Some scientists even titled their scientific works as evidence for God’s existence. I could easily provide fifty more examples.

    With their meager two misplaced examples, Panda’s Thumb and Ronald Numbers have already played out their hand to the max. I have tracked down their methods and they have nothing.

  128. —-Zackriel: “If a student says a demon turned the solution blue; perhaps it’s true, but unless he can link a demon to the result of the experiment, then the student had best read the sign on the door before turning in the assignment.”

    You have made another logical error. Methodological naturalism forbids the scientist to make the aforementioned link. Indeed, if Moses came back to earth and parted the waters in real time, methodological naturalists would forbid scientists to investigate the matter even while it was happening. In keeping with that same point, methodological naturalism even forbids the admission of evidence for a cosmological big bang since some attribute it to the work of a Divine Creator. Of course, most methodological naturalists are not stupid enough to press the point.

  129. Interestingly, although the term “methodological naturalism” is young, components of the debate have been pursued within the Catholic Church since the 12th century, and continue to the present day. See the article by Philip J. Jacobs: “An Argument Over ‘Methodological Naturalism’ at the Vatican Observatory” in The Heythrop Journal, XLIX (2008), pp 542-581.

    The abstract:

    This paper is framed as a continuation of a 12th century debate over whether a ‘profane’ account of nature without reference to arbitrary divine acts in its workings (secundum phisicam) threatens the unity of scriptura et natura that was assumed in the natural philosophy which developed out of the Platonic/Augustinian tradition. Currently this issue takes the form of either a commitment to or circumvention of the protocol of ‘methodological naturalism’ in the explanation of natural history, most clearly with regard to evolutionary theory. The focus of the paper is on the latent disagreement over this issue between two poles of the steering committee which oversaw a series of conferences co-sponsored by the Vatican Observatory. One side was willing to make a sustained commitment to ‘methodological naturalism’, arguing that while nature was not self-explanatory, its inherent characteristics were sufficient for explaining the course of natural history. The other side was initially willing to concede the protocol, but ultimately saw the unity of scriptura et natura threatened. After the introduction, Section II analyzes specific disagreements between the two groups over theological epistemology, theological language, and God as a necessary factor in the explanans of natural history. That analysis becomes the basis in Section III for the assertion that the strategy of the second group involves returning to an older form of natural philosophy with a doxa-episteme progression that allows it to augment the ‘profane’ epistemology of ‘methodological naturalism’ with an esoteric insight in order to recognize what is ‘objectively’ the case. Natural philosophies of this sort permit a ‘semantic variability’ such that the designation of a claim as ‘theological’ can mean that it both is and is not a semantic alternative to claims that follow the protocol of ‘methodological naturalism’. The strength given the claim will depend on the discourse context. The paper concludes with a chart of the multiple and significant differences between the two groups.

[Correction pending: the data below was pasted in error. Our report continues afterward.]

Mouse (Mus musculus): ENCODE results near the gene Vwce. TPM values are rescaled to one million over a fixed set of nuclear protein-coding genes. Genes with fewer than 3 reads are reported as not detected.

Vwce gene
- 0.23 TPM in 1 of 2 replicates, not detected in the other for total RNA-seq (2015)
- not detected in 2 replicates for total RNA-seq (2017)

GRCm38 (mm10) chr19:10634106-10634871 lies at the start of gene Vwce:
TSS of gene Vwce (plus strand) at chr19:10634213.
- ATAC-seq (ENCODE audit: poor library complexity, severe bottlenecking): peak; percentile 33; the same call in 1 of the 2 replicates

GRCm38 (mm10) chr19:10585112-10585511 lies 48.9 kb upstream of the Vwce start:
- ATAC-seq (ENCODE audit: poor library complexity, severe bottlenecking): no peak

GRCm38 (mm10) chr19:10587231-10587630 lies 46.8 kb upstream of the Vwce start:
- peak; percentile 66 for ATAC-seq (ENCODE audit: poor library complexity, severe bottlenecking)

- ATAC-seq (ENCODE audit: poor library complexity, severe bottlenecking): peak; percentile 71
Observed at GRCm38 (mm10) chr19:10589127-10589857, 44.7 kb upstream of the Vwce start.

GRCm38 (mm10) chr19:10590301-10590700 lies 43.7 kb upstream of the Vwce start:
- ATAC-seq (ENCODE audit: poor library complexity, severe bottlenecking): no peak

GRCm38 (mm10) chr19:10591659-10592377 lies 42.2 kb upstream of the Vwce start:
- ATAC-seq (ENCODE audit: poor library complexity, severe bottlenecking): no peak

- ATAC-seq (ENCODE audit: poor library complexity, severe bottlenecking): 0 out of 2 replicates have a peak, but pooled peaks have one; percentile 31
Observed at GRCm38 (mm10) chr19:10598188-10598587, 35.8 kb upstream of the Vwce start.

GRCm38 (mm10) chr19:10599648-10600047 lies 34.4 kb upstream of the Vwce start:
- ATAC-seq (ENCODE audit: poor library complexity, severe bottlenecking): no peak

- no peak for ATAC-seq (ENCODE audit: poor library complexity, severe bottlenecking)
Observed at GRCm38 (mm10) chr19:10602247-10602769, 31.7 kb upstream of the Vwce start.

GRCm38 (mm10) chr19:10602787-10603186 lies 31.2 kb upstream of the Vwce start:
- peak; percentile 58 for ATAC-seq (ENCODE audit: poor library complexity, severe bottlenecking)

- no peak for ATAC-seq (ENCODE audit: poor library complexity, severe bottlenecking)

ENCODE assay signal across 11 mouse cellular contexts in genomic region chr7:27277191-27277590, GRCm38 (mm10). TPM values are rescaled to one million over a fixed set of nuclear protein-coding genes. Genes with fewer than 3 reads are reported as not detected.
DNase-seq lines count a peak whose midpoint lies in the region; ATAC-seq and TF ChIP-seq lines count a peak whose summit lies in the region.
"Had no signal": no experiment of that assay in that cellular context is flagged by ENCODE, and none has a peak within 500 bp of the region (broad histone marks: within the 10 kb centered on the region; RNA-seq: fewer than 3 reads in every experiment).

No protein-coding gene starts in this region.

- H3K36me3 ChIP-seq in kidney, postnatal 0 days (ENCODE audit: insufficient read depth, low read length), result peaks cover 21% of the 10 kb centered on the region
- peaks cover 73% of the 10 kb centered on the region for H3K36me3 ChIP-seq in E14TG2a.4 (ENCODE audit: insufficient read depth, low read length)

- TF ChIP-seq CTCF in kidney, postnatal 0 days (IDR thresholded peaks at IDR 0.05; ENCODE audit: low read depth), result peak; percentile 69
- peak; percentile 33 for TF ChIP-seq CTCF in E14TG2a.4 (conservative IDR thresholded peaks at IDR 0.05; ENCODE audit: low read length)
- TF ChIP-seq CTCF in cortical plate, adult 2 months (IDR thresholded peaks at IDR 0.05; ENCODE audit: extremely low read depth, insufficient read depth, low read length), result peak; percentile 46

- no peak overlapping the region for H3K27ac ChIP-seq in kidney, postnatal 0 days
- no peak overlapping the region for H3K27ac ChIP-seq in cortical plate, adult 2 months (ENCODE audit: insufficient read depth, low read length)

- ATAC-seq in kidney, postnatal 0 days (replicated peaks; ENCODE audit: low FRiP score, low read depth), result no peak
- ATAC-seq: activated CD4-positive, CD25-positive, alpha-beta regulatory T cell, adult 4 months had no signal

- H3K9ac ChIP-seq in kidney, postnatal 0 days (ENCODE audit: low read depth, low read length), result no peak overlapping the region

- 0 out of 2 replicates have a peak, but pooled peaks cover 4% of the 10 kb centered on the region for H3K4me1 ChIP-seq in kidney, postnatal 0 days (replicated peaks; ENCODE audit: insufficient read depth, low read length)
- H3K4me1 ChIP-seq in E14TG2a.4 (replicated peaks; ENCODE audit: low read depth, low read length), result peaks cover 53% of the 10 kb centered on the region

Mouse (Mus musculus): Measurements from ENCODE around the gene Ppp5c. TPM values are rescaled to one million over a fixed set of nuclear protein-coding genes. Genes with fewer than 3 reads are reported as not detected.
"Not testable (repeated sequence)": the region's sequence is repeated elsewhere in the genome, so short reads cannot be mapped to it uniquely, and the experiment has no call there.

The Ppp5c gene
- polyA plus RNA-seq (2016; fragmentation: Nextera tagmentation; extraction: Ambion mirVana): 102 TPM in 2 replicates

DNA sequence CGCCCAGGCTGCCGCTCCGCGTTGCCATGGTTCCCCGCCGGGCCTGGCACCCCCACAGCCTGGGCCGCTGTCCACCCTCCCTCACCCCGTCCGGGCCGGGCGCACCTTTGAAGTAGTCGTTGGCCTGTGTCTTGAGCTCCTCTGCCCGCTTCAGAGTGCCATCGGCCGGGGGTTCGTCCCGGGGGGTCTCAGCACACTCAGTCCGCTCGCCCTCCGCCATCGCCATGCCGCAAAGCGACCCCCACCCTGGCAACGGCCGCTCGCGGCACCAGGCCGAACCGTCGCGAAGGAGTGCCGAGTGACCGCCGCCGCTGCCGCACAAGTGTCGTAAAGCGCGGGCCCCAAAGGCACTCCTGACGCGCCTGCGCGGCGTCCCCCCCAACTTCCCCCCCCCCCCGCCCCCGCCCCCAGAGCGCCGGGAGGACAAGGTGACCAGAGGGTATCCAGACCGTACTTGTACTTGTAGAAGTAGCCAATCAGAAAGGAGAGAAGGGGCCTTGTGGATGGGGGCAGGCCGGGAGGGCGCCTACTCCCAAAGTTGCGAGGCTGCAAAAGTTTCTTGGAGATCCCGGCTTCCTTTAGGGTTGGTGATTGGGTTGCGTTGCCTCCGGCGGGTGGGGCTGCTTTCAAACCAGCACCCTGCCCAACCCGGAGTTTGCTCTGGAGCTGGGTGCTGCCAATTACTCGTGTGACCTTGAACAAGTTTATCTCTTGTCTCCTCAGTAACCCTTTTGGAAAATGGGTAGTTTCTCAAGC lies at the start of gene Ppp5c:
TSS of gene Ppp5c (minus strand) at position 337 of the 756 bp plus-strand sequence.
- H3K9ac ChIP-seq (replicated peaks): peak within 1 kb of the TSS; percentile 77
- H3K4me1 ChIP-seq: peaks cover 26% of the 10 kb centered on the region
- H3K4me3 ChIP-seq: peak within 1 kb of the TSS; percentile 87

Jacobs notes that this discussion has a history extending back to the 12th century.

    It is not a new argument since an early version of it was debated in the 12th century. In that period, the cosmology offered in the Timaios provided the framework for a natural philosophy in a Platonic mode which permitted a seamless melding of religious, aesthetic, philosophical, and ‘scientific’ elements. Since this model did not distinguish between ‘natural’ and ‘religious’ knowledge, the ‘prejudice’ of faith was granted an essential position in its comprehensive epistemology. Eventually, however, an interest developed in a methodological program to produce an account in which nature could be known in itself, secundum phisicam, a view represented in the writings of William of Conches (d. 1154). He took the step of stipulating that the cosmos was from the very beginning guided by laws of nature such that its processes proceeded according to an immanent physical lawfulness that could be studied by rational research. In such an account, no reference need be made to arbitrary acts of God. William of Saint-Thierry (d. 1148/49) opposed this, criticizing the inherently ‘naturalistic’ tendency of such a position. His basically Augustinian criticism was taken up as well by Richard of St. Victor (d. 1173) for whom the program of secundum phisicam represented a step toward a ‘profane’ understanding of nature, which in his view was simply not possible. The debate showed how, in the view of some, the idea of ‘profane nature’ functioning independently of specific divine directions threatened to undermine the unity of scriptura et natura. It was suggestive of a disquieting alternative to the kind of integration of theology and ‘science’ that had allowed for theological explanations of natural processes. To demarcate ‘nature’ in this way implied accepting a limitation on the biblical meaning of the divine arbitrium (dominion and authority). The reaction of those opposing William of Conches, therefore, was to reaffirm the integrative natural philosophy of the Platonic/Augustinian tradition.

    He further notes that two opposing schools of thought have continued to contest this issue within the Vatican Observatory to the present day: